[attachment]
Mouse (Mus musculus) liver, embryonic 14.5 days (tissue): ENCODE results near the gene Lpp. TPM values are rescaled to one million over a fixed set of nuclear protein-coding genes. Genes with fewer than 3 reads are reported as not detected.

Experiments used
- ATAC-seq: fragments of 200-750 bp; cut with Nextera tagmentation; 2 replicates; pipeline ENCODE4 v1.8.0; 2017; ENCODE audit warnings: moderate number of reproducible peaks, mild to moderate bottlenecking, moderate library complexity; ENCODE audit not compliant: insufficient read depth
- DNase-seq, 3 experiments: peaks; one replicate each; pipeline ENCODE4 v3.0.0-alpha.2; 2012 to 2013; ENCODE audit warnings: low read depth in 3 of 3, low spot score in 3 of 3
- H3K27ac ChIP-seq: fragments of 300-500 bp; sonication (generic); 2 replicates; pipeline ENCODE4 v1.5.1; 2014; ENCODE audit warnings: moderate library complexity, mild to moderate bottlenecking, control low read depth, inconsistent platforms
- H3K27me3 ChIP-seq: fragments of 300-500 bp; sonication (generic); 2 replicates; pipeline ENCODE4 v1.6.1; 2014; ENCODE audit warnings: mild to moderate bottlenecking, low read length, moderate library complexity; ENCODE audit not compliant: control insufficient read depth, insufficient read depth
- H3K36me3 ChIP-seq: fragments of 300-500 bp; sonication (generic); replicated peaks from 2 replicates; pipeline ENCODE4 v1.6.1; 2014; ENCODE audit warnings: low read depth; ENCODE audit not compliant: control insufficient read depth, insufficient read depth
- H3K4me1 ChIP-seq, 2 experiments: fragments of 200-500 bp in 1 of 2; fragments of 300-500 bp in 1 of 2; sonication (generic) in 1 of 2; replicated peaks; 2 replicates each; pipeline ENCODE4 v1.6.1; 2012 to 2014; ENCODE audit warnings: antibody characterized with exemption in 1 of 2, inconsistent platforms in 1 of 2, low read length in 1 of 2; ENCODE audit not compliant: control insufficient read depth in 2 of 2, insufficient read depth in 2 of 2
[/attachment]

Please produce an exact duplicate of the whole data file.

Mouse (Mus musculus) liver, embryonic 14.5 days (tissue): ENCODE results near the gene Lpp. TPM values are rescaled to one million over a fixed set of nuclear protein-coding genes. Genes with fewer than 3 reads are reported as not detected.

Experiments used
- ATAC-seq: fragments of 200-750 bp; cut with Nextera tagmentation; 2 replicates; pipeline ENCODE4 v1.8.0; 2017; ENCODE audit warnings: moderate number of reproducible peaks, mild to moderate bottlenecking, moderate library complexity; ENCODE audit not compliant: insufficient read depth
- DNase-seq, 3 experiments: peaks; one replicate each; pipeline ENCODE4 v3.0.0-alpha.2; 2012 to 2013; ENCODE audit warnings: low read depth in 3 of 3, low spot score in 3 of 3
- H3K27ac ChIP-seq: fragments of 300-500 bp; sonication (generic); 2 replicates; pipeline ENCODE4 v1.5.1; 2014; ENCODE audit warnings: moderate library complexity, mild to moderate bottlenecking, control low read depth, inconsistent platforms
- H3K27me3 ChIP-seq: fragments of 300-500 bp; sonication (generic); 2 replicates; pipeline ENCODE4 v1.6.1; 2014; ENCODE audit warnings: mild to moderate bottlenecking, low read length, moderate library complexity; ENCODE audit not compliant: control insufficient read depth, insufficient read depth
- H3K36me3 ChIP-seq: fragments of 300-500 bp; sonication (generic); replicated peaks from 2 replicates; pipeline ENCODE4 v1.6.1; 2014; ENCODE audit warnings: low read depth; ENCODE audit not compliant: control insufficient read depth, insufficient read depth
- H3K4me1 ChIP-seq, 2 experiments: fragments of 200-500 bp in 1 of 2; fragments of 300-500 bp in 1 of 2; sonication (generic) in 1 of 2; replicated peaks; 2 replicates each; pipeline ENCODE4 v1.6.1; 2012 to 2014; ENCODE audit warnings: antibody characterized with exemption in 1 of 2, inconsistent platforms in 1 of 2, low read length in 1 of 2; ENCODE audit not compliant: control insufficient read depth in 2 of 2, insufficient read depth in 2 of 2